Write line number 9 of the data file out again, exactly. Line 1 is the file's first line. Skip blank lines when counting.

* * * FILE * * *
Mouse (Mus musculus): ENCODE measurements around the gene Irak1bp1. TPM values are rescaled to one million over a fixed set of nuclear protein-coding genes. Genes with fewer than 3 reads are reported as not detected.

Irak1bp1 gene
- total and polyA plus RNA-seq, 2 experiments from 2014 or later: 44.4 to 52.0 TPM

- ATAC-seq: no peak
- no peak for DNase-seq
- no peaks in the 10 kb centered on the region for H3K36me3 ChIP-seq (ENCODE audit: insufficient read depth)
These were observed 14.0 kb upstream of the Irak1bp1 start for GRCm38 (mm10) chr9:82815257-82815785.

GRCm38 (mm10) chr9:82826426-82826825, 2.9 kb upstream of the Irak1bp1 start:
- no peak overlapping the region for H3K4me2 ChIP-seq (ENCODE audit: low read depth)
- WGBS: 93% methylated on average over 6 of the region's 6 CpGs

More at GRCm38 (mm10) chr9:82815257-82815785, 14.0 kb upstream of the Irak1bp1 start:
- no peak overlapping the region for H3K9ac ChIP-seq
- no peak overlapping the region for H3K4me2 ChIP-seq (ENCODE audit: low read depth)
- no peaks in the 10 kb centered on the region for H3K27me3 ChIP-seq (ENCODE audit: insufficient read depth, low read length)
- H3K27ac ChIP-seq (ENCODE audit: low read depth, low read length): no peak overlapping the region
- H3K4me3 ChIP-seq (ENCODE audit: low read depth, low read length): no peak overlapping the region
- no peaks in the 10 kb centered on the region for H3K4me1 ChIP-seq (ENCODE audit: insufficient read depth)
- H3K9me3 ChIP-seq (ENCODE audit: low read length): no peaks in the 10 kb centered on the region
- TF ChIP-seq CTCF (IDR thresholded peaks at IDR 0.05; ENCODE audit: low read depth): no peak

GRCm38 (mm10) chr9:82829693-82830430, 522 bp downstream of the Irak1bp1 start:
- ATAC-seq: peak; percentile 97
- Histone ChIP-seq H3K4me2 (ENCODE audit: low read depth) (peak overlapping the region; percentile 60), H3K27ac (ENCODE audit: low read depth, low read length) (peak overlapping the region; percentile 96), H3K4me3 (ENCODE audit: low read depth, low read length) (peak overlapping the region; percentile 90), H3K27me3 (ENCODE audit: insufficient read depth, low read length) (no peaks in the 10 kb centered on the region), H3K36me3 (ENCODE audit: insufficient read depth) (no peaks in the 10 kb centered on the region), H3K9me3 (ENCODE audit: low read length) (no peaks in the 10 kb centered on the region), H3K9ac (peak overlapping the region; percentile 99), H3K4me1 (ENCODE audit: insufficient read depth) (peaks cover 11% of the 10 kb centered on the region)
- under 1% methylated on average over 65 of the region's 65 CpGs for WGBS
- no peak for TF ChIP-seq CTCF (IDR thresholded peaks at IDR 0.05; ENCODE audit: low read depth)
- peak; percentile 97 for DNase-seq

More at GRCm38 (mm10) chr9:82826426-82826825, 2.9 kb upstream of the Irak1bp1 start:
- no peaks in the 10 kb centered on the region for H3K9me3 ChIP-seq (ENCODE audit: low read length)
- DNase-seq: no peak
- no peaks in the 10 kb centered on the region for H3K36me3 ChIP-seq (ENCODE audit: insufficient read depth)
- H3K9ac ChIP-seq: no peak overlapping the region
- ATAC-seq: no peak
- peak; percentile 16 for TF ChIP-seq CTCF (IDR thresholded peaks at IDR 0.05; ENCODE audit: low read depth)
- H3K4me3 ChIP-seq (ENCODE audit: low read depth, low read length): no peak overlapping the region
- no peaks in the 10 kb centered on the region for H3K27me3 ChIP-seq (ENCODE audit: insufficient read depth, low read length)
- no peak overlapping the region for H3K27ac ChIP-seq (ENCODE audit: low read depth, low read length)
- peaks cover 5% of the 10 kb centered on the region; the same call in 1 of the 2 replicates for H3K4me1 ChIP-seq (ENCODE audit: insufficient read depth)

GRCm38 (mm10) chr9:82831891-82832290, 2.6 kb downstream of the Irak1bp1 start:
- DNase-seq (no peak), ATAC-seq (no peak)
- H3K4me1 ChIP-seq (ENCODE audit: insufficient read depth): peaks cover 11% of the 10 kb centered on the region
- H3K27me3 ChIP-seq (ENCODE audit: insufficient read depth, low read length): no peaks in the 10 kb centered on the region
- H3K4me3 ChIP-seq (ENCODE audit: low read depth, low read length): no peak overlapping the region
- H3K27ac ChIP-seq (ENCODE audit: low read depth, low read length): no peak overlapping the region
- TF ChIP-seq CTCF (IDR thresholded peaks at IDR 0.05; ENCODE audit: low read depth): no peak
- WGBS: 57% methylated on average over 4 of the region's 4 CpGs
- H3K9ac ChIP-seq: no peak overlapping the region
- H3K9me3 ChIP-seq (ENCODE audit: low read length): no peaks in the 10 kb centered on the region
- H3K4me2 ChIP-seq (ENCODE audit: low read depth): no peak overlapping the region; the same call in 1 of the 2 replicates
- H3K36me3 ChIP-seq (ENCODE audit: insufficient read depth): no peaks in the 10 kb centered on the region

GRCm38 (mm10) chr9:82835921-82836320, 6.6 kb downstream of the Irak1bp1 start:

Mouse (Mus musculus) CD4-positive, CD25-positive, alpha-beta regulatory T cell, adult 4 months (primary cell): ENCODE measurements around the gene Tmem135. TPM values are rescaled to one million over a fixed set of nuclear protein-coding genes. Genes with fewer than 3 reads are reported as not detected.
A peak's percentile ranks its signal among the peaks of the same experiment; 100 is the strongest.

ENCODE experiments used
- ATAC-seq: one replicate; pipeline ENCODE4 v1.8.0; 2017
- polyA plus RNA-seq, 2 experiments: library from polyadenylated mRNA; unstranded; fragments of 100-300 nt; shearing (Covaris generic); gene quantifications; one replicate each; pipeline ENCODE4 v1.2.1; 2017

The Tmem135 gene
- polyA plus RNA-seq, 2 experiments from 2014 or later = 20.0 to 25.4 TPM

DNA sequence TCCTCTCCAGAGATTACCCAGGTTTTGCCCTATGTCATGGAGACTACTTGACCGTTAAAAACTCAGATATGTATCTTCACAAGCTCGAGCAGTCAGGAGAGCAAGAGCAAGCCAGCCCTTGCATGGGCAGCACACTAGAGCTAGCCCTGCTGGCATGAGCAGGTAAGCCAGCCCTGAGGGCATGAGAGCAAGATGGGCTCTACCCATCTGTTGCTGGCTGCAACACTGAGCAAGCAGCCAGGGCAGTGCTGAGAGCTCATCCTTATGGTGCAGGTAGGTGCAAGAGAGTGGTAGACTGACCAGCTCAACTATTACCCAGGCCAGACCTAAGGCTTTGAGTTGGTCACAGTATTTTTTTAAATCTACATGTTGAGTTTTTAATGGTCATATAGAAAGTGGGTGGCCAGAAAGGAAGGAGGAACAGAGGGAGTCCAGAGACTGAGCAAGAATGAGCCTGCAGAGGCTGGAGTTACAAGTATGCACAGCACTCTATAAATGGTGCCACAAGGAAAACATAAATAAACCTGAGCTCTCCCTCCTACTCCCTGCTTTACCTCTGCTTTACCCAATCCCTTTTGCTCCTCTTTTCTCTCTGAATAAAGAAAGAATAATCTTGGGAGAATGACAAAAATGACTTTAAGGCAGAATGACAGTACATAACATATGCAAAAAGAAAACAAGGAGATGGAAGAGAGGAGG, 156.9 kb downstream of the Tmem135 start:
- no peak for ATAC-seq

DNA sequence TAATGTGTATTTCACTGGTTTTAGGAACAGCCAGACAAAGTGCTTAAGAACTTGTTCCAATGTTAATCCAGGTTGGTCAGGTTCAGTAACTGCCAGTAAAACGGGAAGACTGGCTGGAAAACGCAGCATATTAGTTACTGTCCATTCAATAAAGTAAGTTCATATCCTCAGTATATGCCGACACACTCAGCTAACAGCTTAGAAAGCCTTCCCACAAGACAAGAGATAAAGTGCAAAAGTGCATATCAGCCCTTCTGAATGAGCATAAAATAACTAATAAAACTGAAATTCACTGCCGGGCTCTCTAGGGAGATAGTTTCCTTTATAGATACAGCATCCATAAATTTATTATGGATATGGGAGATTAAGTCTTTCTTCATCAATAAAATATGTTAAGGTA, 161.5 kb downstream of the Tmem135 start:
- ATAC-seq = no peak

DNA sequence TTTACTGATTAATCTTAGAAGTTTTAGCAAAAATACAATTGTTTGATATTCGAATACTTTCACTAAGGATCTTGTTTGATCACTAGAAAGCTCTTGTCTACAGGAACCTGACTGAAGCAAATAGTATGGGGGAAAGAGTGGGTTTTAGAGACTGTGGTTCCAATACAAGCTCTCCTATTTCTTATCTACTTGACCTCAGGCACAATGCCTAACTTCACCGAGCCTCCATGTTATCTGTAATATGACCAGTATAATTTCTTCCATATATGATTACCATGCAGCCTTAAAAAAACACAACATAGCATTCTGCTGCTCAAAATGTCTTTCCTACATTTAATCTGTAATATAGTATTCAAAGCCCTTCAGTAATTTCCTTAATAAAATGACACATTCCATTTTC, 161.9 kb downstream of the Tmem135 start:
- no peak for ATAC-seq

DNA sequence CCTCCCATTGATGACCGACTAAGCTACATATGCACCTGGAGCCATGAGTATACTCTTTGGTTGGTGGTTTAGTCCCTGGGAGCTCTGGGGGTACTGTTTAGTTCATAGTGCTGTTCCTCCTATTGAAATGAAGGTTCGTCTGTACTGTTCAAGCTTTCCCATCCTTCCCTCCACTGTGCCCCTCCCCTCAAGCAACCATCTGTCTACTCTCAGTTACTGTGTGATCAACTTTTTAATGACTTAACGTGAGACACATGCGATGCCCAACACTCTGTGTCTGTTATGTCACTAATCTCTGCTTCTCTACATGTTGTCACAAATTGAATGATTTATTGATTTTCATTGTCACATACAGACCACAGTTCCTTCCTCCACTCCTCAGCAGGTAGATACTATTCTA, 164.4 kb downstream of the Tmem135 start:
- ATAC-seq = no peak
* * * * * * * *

- no peak overlapping the region for H3K4me2 ChIP-seq (ENCODE audit: low read depth)